Mixed reactions over COVID-19 restrictions ease in Melbourne

COVID-19 restrictions have eased in metropolitan Melbourne, allowing the Victorian city to enter the Second Step towards reopening and allowing manufacturing work to recommence.

Victorian premier Daniel Andrews said from 11.59pm on 27 September, manufacturing can return with up to 90 per cent of its workforce, amongst other ease of restrictions. Apprentices will also be able to go onsite for learning and assessment where necessary.

However, the move has received mixed reactions from industry associations.

The Australian Sign and Graphics Association chair Mick Harrold said there needs to be more detail around what the ease of restrictions mean for specific trades, especially those related to manufacturing.

“[Manufacturing] is fairly straight forward. Almost all manufacturing moves to the Restricted Class. If your business is manufacturing products (print, signage and so on), then you may return to work but only up to 90 per cent of your peak workforce. There are additional rules around face covering and social distancing. You must also have a COVID Safe Plan,” he said.

“I am sorry, but we do deserve more than that. I get that they want to leave it to the last minute to provide information to us, but we then have to adapt our businesses to this advice. And last time I checked, “the last minute” was quite a few days ago.

“[In construction], are we allowed to do installs? Well, yes… some. But here is where it gets a little more messy and I guess right now I am loath to give any advice. Here is what we have been told: early state construction – moves for 10 to 20 workers per hectare; small scale construction – still only five staff on site and now allowed to work on more sites; large scale construction – Allowed 85 per cent of their workforce or 15 workers (whichever is less).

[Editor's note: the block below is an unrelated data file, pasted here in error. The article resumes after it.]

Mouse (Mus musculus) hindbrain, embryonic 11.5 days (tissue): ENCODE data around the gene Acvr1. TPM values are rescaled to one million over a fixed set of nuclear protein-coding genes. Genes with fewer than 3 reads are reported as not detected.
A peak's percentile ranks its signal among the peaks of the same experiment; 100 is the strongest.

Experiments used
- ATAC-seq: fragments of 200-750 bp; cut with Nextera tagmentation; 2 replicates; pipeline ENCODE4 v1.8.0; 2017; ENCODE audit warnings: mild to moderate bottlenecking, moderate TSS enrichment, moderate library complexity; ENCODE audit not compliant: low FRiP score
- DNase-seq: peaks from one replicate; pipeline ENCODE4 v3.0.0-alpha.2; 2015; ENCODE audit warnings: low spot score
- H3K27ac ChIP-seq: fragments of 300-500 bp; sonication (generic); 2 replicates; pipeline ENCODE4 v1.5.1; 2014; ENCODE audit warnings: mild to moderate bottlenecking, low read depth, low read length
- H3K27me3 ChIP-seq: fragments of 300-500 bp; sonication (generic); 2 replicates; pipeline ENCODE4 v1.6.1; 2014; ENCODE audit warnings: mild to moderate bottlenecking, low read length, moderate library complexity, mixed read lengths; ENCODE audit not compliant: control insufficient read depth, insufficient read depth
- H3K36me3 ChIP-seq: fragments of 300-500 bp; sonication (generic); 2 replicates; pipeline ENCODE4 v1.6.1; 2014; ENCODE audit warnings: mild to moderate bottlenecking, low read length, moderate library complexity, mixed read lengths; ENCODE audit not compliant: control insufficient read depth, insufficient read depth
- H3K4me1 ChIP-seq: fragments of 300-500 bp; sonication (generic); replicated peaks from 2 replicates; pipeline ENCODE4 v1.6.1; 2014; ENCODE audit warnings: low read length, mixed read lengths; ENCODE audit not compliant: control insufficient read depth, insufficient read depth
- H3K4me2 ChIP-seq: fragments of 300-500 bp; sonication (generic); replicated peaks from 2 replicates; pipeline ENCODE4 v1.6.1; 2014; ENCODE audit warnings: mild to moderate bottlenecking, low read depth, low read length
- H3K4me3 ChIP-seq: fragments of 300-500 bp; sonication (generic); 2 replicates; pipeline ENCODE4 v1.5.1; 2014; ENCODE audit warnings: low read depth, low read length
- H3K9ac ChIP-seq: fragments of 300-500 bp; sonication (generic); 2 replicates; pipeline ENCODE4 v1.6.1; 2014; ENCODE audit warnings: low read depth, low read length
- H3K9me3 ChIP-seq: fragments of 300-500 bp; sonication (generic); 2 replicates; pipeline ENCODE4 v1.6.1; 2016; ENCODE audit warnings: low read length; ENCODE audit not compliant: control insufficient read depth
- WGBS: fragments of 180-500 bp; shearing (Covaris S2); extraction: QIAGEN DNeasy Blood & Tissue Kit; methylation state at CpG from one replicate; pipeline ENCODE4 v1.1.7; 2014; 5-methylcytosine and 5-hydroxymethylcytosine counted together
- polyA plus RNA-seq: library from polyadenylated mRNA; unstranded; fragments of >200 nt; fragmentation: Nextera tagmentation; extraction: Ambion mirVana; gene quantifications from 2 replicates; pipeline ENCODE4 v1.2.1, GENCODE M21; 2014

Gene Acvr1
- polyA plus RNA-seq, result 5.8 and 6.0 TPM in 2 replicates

“But what is a construction site? Can we start new construction sites? Can we do outdoor work? Who knows. You will find a FAQ here discussing the Step 1 regulations, which in theory, still apply. But we don’t fit nicely into their boxes.”

ASGA chair Mick Harrold

According to Harrold, it all seems to hinge around the site being vacated by the tenant.

“The only thing I can say is to remember this if you are playing in the grey. If no one is on site except you, your argument is going to be a lot stronger than if you are working on a currently trading business. I wouldn’t be going anywhere near high-rise office towers even if the floor I am working on is vacated,” he said.

“We have been in contact with the government and we are being told that there will be further clarification around this and that there may be a relaxation on works on vacated properties or non-contact installations. We have also been trying very hard to have our installers listed on the list of “Specialist Contractors” that will allow them to move to more sites.

“But so far we have not succeeded and have been told that Step 2 will help us when the details are given. There is a stone wall up around the people at the upper levels who make the real decisions and we (along with most other industry bodies) are finding it hard to get through to even have a rational conversation with them.

“So, we wait. Many businesses (signage and others) will find a lot more white in the grey this week than they did under Step 1 and without any real guidelines, can you blame anyone right now?”

The Real Media Collective CEO Kellie Northwood

The Real Media Collective CEO Kellie Northwood welcomed the move, adding that the changes are encouraging signs for the people and the economy of the state. 

“Metropolitan Melbourne moving to ‘Step Two’ of the roadmap to recovery with some additional easing of restrictions is welcomed. As outlined by the premier, it will only bring minor changes to permitted social and personal restrictions, however some easement to industry has also been outlined and continues to be developed,” she told Sprinter.